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A 5-year longitudinal study of the relationship between the wish to be thinner, lifestyle behaviours and disturbed eating in 9-20-year old girls.

https://arctichealth.org/en/permalink/ahliterature99387
Source
Eur Eat Disord Rev. 2010 May;18(3):207-19
Publication Type
Article
Date
May-2010
Author
Josefin Westerberg-Jacobson
Birgitta Edlund
Ata Ghaderi
Author Affiliation
Department of Public Health, Uppsala University, BMC, Husargatan, Uppsala, Sweden. josefin.westerberg-jacobson@pubcare.uu.se
Source
Eur Eat Disord Rev. 2010 May;18(3):207-19
Date
May-2010
Language
English
Publication Type
Article
Keywords
Adolescent
Body Image
Body mass index
Child
Diet, Reducing - psychology
Eating Disorders - prevention & control - psychology
Female
Health Knowledge, Attitudes, Practice
Humans
Life Style
Prospective Studies
Risk factors
Sedentary lifestyle
Sweden
Young Adult
Abstract
The aim of this 5-year longitudinal study of 593 girls (9-20-year-old) was to examine whether the internalization of the thinness ideal in terms of 'a wish to be thinner' might be related to lifestyle factors and longitudinally increase the risk of disturbed eating over time. Results showed that a wish to be thinner was related to lifestyle factors, eating attitudes and body mass index (BMI) longitudinally. Girls who wished to be thinner dieted more often, thought that they would be more popular if they were thinner, skipped meals, were eating breakfast more often alone and had a higher BMI compared to the girls without such a wish. Girls who wished to be thinner were 4 times more likely to develop disturbed eating attitudes over a 5-year period. These findings point to the importance of helping adolescents to establish regular eating habits, to avoid unhealthy dieting practices and to prevent sedentary behaviours that might lead to overweight and or obesity in early childhood.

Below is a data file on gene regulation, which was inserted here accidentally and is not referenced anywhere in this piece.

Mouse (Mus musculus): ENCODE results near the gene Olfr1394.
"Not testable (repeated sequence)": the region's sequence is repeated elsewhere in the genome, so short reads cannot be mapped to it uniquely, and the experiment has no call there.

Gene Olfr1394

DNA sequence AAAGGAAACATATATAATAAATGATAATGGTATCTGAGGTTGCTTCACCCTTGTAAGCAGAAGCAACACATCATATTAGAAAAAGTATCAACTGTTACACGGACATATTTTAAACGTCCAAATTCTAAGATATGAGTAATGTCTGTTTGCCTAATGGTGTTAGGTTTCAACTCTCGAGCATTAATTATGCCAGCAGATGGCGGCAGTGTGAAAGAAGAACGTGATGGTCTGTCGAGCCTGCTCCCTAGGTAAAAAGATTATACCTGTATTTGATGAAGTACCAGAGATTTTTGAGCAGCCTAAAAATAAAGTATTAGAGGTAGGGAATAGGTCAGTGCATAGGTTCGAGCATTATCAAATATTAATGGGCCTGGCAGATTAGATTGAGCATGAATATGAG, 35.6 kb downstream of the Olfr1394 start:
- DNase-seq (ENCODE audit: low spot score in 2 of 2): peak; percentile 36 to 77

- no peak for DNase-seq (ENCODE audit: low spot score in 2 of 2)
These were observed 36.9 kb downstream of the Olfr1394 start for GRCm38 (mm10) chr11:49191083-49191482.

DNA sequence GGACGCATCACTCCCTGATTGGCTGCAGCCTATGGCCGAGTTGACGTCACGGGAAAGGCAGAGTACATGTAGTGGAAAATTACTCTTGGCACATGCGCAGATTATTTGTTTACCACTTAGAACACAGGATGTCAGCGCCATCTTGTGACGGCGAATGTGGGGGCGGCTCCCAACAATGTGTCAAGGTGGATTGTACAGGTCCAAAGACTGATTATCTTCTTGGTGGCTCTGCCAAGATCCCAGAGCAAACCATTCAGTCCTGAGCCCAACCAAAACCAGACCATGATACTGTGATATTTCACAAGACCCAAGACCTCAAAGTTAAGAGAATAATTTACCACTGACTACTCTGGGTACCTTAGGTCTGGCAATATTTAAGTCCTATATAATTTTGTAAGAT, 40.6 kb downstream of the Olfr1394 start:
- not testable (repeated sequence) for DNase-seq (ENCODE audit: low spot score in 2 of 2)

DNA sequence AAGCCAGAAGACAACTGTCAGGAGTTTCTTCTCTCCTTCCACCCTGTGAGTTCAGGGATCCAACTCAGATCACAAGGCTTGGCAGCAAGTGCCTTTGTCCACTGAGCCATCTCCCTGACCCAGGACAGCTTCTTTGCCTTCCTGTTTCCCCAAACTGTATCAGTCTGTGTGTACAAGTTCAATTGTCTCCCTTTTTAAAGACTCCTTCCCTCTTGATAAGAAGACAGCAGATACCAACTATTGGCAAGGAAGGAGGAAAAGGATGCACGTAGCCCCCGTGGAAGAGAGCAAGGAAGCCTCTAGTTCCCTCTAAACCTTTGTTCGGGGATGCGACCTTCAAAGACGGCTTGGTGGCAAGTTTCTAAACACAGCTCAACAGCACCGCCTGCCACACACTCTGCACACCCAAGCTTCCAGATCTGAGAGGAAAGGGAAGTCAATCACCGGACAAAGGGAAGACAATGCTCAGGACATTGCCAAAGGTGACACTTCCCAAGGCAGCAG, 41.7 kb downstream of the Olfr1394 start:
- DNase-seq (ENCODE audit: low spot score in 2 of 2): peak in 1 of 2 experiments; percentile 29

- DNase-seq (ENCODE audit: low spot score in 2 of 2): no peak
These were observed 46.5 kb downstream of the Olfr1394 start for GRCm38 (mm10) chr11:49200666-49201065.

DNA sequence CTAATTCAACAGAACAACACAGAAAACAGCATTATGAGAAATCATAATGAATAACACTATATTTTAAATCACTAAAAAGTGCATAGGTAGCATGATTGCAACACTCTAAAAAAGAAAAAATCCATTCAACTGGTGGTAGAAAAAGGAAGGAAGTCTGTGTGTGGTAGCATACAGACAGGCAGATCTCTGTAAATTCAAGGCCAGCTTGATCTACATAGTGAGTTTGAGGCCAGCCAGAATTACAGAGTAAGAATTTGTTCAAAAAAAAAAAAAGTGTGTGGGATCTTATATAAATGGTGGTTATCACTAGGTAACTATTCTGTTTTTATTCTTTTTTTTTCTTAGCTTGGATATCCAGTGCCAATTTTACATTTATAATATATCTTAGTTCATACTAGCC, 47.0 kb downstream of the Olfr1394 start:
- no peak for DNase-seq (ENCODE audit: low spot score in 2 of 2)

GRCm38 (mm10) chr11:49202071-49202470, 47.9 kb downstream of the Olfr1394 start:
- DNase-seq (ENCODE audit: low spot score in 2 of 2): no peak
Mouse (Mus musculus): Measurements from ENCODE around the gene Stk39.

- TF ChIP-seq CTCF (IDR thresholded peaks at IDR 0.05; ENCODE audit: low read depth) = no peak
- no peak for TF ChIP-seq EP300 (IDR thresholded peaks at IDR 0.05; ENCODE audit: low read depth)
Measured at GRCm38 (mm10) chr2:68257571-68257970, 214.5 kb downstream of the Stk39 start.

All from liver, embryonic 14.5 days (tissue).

PubMed ID
20443204 View in PubMed
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A 7-year prospective study of sense of humor and mortality in an adult county population: the HUNT-2 study.

https://arctichealth.org/en/permalink/ahliterature140723
Source
Int J Psychiatry Med. 2010;40(2):125-46
Publication Type
Article
Date
2010
Author
Sven Svebak
Solfrid Romundstad
Jostein Holmen
Author Affiliation
The Norwegian University of Science and Technology, Trondheim, Norway. sven.svebak@ntnu.no
Source
Int J Psychiatry Med. 2010;40(2):125-46
Date
2010
Language
English
Publication Type
Article
Keywords
Adult
Aged
Aged, 80 and over
Cohort Studies
Female
Health Behavior
Health Status Indicators
Health Surveys
Humans
Kaplan-Meier Estimate
Life Style
Male
Middle Aged
Mortality
Norway
Proportional Hazards Models
Prospective Studies
Questionnaires
Wit and Humor as Topic
Young Adult
Abstract
To prospectively explore the significance of sense of humor for survival over 7 years in an adult county population.